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MARVEL COMICS: Disney Superheroes (Super Goof)

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Super goof

SUPER GOOFY


MARVEL COMICS IN THE MEDIA

DISNEY SUPERHEROES

Super Goof is Goofy's superhero alter ego. He gets his power by eating Super Goobers (peanuts). His powers are similar to those of Superman

YOUTUBEEdit

- Disney's House of Mouse - 2x10 - Super Goof ( Part 3 ) HD -03:42

- Disney's House of Mouse - 2x10 - Super Goof ( Part 3 ) HD -

HISTORY by Disney WikiEdit

Super Goof first appeared in The Phantom Blot #2 (February, 1965) by Del Connell (story) and Paul Murry (art), where he was just imagining that he was a super hero. He made his first appearance as an actual superhero in Donald Duck #102 (July, 1965), in the story "All's Well that Ends Awful", also by Connell and Murry. In his third appearance, "The Thief of Zanzipar" from Super Goof #1 (October, 1965), the origin of his powers is meteor-irradiated peanuts. In later stories, Super Goof not only encountered the Phantom Blot, but also such adversaries as Black Pete, the Beagle Boys, Emil Eagle, and Mad Madam Mim.

Super Goof's secret identity is known only to his nephew Gilbert, who also calls himself Super Gilly on occasion. This is despite the fact that Super Goof does not wear a mask, his costume consisting solely of a red union suit and a blue cape (which appear out of seemingly nowhere whenever Goofy eats a goober and change back to his regular clothes when the powers wear off), a likely parody of Superman's poor yet effective means to conceal his identity. Comic relief in the stories would spring from the fact that Super Goof's powers would "wear off" at the least opportune moments, such as when he was flying or in need of super strength. Goofy always kept a few Super Goobers in his hat, but would occasionally forget to restock, leading to situations in which he would have to get out of trouble without the super powers. In a crossover story, Huey, Dewey, and Louie found a Super Goober plant sprouted by a dropped goober, and "borrowed" Super Goof's powers; after doing a round of super deeds, the ducks' powers faded, and they had to be rescued by the Junior Woodchucks.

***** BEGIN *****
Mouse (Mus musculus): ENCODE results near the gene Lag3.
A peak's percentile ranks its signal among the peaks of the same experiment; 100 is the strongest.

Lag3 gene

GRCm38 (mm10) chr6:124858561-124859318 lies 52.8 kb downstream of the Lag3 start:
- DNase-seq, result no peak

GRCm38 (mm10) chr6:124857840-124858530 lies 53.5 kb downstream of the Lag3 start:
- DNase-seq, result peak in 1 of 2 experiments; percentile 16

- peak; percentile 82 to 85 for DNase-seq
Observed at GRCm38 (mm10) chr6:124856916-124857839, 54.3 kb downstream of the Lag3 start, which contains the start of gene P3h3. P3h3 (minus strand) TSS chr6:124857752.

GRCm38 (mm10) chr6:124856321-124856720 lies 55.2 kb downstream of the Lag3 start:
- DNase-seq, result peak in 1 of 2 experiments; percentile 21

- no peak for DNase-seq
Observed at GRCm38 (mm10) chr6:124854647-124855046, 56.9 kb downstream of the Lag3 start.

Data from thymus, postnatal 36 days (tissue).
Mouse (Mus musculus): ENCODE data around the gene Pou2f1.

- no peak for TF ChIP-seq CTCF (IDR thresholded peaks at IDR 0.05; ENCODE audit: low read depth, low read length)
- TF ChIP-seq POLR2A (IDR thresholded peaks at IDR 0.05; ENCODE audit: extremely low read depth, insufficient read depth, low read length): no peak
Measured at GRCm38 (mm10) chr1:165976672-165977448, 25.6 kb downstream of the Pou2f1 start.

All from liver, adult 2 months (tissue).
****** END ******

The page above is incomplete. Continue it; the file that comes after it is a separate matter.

Super Goof had his own comic book series from 1965 to 1984 with a 74-issue run from Gold Key Comics. Reprints appeared in Walt Disney Comics Digest, one of the Dynabrite deluxe comics issued by Western in the late 1970s, and Disney Comic Album #8 (1990) from Disney Comics. The first release in the German-language Heimliche Helden book series by Ehapa published Oct. 2005 was devoted to Super Goof. Gemstone reprinted a story drawn by Jack Bradbury for the Studio Program as a backup in their 2006 release Return of the Blotman with the rescripting handled by longtime Super Goof aficionado Joe Torcivia. 

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